• Two-thirds of romantic relationships begin as long-term friendships, according to a new study.
• People said they prefer to fall in love with friends over meeting through mutual friends or meeting at a bar.
• Studies rarely explore love via friendship.
Wedding season is upon us — and for those fretting about finding their one true love, it might come in the form of a lifelong friendship.
While storybooks and movies will tell you by-chance meetings spark long-term happiness, a new study found that falling in love with your friend is more common than you think.
About two-thirds of romantic relationships begin as long-term friendships, researchers from the University of Victoria in British Columbia, Canada said.
The study, published in the journal Social Psychological and Personality Science, explored love in uncharted waters — the friends-first way — which researchers said has been overlooked for decades by research.
“There is more than one pathway to romance, but relationship science does not reflect this reality,” said researchers of the study. “Our research reveals that relationship initiation studies published in popular journals and cited in popular textbooks overwhelmingly focus on romance that sparks between strangers and largely overlook romance that develops between friends. This limited focus might be justified if ‘friends-first’ initiation was rare or undesirable, but our research reveals the opposite.”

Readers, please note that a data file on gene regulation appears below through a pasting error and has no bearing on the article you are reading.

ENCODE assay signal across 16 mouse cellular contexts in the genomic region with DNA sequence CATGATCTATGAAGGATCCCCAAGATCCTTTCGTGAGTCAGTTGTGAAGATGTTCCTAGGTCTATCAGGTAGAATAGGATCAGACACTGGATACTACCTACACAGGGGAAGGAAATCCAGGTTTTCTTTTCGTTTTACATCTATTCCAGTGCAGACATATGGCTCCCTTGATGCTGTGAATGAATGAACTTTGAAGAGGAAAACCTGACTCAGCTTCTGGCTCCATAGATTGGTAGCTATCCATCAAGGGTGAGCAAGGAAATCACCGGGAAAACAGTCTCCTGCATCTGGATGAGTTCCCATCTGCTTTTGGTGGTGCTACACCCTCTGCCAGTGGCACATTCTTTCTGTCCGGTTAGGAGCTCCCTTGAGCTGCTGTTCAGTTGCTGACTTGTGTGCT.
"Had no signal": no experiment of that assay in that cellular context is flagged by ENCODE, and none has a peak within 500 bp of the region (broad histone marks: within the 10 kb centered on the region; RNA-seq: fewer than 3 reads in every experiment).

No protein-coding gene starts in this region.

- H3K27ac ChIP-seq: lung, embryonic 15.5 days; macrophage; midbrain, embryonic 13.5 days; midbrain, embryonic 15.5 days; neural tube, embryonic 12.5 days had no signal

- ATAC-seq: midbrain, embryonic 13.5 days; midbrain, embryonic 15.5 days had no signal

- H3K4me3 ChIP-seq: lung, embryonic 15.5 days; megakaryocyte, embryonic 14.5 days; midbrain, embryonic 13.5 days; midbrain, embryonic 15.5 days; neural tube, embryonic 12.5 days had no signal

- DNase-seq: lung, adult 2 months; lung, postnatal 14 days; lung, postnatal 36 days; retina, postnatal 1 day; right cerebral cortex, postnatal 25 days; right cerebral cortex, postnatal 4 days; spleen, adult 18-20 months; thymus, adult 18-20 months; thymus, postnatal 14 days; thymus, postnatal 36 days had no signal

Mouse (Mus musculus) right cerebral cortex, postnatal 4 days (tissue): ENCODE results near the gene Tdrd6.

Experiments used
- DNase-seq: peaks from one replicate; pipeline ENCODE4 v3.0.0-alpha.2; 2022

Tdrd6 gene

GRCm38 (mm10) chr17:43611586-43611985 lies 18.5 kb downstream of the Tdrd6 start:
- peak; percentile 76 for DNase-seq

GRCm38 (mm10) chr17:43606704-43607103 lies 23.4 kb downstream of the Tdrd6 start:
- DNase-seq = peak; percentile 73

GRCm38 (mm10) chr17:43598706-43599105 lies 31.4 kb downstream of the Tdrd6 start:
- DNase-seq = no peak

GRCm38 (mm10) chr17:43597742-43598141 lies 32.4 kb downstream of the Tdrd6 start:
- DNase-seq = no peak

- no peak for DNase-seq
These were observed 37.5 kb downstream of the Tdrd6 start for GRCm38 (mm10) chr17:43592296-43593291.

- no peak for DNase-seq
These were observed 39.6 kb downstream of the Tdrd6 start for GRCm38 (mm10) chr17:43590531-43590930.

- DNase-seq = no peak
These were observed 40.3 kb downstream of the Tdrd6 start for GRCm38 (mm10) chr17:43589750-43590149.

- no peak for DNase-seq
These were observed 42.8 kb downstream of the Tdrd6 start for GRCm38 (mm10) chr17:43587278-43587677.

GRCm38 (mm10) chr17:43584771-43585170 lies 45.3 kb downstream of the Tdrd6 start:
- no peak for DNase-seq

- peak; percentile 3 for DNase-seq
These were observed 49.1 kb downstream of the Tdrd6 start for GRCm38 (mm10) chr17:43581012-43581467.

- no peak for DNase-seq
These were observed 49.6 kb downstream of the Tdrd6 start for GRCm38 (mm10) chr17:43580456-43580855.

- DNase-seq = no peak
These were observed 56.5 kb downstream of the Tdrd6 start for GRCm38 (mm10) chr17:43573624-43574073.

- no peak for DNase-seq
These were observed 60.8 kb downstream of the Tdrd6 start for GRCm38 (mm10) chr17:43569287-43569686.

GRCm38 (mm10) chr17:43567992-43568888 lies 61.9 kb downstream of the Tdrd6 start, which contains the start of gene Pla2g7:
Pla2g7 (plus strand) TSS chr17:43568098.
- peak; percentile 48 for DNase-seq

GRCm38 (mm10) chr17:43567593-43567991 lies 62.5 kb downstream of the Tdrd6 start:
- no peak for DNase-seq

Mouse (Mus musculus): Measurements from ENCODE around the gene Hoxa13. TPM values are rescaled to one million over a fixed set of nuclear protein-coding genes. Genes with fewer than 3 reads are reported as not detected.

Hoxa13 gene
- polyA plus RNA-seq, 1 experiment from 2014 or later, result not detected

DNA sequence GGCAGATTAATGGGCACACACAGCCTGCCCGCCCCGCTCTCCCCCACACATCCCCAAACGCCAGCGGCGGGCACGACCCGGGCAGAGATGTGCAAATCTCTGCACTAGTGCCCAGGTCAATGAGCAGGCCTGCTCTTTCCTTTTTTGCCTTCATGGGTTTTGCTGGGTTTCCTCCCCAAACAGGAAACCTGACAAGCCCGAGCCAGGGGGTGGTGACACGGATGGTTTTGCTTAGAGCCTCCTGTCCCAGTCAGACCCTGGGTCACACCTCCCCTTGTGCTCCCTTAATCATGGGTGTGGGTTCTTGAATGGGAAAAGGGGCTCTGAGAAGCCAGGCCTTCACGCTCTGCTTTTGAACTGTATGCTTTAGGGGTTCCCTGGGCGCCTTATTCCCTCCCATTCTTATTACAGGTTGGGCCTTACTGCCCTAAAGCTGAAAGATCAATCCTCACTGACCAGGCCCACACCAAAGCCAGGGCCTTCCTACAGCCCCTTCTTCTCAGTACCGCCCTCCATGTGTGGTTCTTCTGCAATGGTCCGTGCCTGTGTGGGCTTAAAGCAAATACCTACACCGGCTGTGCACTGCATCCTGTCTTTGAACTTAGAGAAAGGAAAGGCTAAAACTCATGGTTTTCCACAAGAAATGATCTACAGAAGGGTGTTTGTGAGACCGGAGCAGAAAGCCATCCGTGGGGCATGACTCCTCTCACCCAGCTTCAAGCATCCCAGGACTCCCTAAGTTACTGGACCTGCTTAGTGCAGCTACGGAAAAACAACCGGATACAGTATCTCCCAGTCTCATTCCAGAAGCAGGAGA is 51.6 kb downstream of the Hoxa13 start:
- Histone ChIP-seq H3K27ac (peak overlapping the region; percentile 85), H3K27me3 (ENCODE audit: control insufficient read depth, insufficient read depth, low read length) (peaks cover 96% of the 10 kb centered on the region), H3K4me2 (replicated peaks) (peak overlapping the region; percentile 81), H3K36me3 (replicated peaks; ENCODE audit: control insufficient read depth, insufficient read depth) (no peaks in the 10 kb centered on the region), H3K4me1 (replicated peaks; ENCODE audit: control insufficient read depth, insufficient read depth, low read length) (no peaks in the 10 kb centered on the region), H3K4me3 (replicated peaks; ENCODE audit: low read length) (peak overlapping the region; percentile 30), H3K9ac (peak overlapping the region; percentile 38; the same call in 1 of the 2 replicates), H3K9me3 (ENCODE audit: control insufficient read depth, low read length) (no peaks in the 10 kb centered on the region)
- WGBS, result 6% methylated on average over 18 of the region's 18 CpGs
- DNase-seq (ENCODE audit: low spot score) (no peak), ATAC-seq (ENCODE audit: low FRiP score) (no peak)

How often does romance stem from friendship?
The study used self-reported data from several different studies featuring nearly 1,900 people, who were asked to answer the following question:
- What was your relationship with your partner before you became romantically involved?
- (A) Friends; (B) A friend of a friend; (C) Acquaintances; (D) Worked together; (E) Had never met before; (F) other.
Researchers said they found that 68% of romantic relationships budded from friendship. Some of the studies found that many long-term friendships spanned months or years, and in one study focusing on college students, the friend stage lasted nearly two years (22 months) before turning romantic.
Interestingly enough, participants said that becoming friends first was rated the best way to start a romance — making it better than meeting through mutual friends, at school, at a bar or social club, and even finding romance with a colleague.
“There are a lot of people who would feel very confident saying that we know why and how people choose partners and become a couple and fall in love, but our research suggests that is not the case,” said lead author Danu Anthony Stinson.
“We might have a good understanding of how strangers become attracted to each other and start dating, but that’s simply not how most relationships begin.”